• The average annualised performance in a recovery is 19.8% per annum.

The bear markets analysed are graphicly reflected below.  The bottom/low point of each bear market has been converged with each other so that the drawdown and recovery periods can be compared against each other.  We do not know if this crisis has bottomed yet, but for illustrative purposes it is included. Each bear market has been named by the year in which it started:

In addition to the points made in the previous section the following is highlighted from the above:

  • 1973 and 2007 were both followed by recessions (labelled above in red). These recoveries therefor started in recessionary environments;
  • Long recovery periods (associated with long sell-off periods) can still have significant sell-off periods in the recovery phase.

Where to from here?

Everyone is feeling the doom and gloom. The situation is real and we experience it every day. This article analysed previous periods of market distress with the aim of providing investors with context for decision making purposes to avoid making the financial impact real.  Below are some insights:

  • The situation is extremely fluid and this is not the time to be restructuring investments. It is improbable that your risk profile or financial needs have changed during the last month.
  • It is uncertain whether the market has bottomed. There are many speculators wanting to enter the market and bad news will continue to dominate headlines. Expect ongoing volatility although volatility has in all likelihood peaked.  A good discipline for those wanting to enter the market is to “average” in.
  • A recession (probably priced in at current levels) could prolong the recovery, but bear in mind that the sell-off to date has been very short and was caused by an external shock and not by structural economic fundamentals.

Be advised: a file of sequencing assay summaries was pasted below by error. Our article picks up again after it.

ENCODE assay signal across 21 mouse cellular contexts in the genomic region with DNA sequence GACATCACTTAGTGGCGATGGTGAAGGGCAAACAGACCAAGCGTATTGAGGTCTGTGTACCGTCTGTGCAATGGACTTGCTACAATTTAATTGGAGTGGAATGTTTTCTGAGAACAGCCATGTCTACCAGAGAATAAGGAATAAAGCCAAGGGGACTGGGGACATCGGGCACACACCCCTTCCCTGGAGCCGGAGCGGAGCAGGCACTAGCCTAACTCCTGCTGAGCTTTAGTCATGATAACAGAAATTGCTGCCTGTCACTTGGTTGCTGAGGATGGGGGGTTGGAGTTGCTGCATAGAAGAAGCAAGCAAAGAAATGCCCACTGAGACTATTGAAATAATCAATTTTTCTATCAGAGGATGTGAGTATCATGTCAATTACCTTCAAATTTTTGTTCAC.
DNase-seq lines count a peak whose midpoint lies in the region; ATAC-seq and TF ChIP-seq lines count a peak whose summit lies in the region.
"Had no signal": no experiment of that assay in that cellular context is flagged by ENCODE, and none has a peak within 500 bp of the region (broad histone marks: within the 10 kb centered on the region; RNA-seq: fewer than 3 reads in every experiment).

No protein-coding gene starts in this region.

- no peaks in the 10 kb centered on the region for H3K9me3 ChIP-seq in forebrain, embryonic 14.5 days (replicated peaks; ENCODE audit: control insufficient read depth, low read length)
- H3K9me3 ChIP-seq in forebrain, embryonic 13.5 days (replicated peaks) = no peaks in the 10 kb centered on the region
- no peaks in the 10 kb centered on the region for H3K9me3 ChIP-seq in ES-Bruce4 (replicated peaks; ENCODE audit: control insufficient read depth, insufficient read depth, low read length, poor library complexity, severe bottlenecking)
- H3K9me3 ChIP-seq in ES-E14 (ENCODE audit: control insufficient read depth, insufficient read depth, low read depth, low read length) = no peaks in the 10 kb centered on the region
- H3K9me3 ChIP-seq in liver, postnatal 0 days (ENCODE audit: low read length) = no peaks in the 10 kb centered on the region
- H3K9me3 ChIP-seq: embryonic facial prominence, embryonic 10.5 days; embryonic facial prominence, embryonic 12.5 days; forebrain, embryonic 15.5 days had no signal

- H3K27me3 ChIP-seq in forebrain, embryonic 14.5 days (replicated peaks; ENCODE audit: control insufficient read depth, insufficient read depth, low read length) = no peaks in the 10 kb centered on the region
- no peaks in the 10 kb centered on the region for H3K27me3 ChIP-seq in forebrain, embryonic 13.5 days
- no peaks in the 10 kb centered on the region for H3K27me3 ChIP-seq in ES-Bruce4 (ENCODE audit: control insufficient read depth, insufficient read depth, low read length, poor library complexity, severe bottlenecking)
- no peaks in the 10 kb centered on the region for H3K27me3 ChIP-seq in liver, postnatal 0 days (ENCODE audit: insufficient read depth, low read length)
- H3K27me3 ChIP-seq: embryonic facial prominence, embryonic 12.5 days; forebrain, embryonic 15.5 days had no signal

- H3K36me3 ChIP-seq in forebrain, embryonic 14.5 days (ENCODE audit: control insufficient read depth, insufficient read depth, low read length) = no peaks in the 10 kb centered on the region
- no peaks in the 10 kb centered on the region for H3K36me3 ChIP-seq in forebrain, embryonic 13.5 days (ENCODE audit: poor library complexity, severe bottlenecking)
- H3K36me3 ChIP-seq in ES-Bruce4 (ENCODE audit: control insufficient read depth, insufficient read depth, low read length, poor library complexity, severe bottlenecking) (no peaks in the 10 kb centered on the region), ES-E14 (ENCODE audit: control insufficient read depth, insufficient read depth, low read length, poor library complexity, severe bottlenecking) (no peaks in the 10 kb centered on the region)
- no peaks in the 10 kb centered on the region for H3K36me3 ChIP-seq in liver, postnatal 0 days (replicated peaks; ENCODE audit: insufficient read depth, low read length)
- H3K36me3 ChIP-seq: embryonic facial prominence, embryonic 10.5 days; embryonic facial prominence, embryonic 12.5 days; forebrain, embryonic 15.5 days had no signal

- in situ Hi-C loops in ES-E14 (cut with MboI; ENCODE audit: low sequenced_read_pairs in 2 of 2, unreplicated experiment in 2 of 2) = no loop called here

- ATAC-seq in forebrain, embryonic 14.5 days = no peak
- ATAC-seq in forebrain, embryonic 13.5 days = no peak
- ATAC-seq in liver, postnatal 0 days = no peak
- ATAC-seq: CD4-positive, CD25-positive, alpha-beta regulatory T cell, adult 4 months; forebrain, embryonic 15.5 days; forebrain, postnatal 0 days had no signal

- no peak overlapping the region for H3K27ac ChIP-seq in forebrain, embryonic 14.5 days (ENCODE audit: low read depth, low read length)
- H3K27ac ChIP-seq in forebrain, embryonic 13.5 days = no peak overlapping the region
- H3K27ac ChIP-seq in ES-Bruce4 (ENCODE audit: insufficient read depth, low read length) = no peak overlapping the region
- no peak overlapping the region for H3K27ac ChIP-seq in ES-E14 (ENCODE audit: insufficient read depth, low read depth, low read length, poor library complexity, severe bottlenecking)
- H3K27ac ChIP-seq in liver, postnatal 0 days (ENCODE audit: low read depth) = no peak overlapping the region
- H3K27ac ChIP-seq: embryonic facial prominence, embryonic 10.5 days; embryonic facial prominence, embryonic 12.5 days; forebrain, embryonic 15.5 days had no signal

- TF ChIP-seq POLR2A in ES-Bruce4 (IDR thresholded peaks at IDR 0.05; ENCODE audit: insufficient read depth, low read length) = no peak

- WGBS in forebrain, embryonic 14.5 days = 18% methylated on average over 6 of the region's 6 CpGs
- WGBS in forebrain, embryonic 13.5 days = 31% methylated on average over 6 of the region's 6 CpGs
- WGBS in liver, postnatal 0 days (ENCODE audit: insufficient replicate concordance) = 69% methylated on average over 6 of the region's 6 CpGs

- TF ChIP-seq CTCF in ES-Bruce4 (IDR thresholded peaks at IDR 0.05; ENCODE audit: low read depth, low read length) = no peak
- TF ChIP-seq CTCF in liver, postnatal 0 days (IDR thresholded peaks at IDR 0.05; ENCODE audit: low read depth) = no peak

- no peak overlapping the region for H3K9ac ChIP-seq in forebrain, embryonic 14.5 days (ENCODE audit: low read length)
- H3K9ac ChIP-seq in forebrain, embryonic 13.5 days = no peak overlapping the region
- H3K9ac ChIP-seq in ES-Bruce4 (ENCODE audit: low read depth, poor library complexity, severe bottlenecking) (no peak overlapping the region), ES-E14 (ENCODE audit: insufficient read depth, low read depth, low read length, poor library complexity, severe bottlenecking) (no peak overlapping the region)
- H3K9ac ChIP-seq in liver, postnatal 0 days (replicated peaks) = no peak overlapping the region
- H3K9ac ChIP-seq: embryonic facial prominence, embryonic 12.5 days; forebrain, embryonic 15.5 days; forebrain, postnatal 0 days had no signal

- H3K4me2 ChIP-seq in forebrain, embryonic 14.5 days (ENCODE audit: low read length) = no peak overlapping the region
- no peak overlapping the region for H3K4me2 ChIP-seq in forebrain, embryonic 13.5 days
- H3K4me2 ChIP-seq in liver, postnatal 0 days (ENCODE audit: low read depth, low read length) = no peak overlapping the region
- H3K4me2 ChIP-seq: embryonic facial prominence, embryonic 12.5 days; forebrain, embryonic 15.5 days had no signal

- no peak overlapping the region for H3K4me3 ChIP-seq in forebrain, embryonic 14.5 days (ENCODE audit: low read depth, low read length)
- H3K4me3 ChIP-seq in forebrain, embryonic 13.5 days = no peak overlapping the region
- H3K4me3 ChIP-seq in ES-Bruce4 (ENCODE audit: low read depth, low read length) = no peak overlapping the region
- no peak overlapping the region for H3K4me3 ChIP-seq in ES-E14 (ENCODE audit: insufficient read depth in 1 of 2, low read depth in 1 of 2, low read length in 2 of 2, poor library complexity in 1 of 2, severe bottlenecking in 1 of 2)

• Local asset managers are reporting very attractive valuations domestically, some of these valuations have not been seen in many years.
  • Risks remain. Companies with debt which cannot survive a pro-longed period of low revenue is at risk.
  • It is probably too late to reduce your risk profile now. By changing it you will realise your current unrealised loss.
  • As with any crisis the world will be a different place after this. Behaviour will change and new opportunities will arise.
  • The old saying will and still holds for long term investors – “it is time in the market and not timing the market which counts”.

There is a saying amongst historians and statiticians that “history does not repeat itself but certainly rhymes”.  The interpretation would be that after each significant event the human race adapts/evolves to avoid the mistake in future. The current crisis has its roots in a medical emergency which is arguably a first for the modern world. The reaction of financial markets has been brutal, but it is not the first time and it will certainly not be the last.  Rhyming indeed and it would be a mistake not to learn from the past:

  • This sell-off was not triggered by weak economic structural fundamentals, but an external shock. Historically such sell-offs had faster recoveries relative to sell-offs associated with weak economic fundamentals.  Whilst a recession is probable, it does not prohibit a recovery.
  • Further weakness can be expected, any liquidation of investments at these levels have a high probability of permanent capital loss.
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At time of writing the S and P is 222% over its ten year number. We are NOWHERE near this bottom. Needs to go from 2600 to closer to 2100. After that, maybe a few months of flat before another policy-fueled bull. Unless we have WW3 of course

The analysis should include valuations at the peak of bull market before bear market begins.

Bulls with rich valuations such as this one tend to have deeper declines before they bottom. A valuation measure such as PE ratio would provide context.

And don’t forget the 1929 great depression with roaring prevaluations showed a 80%+ drop before it bottomed out.

End of comments.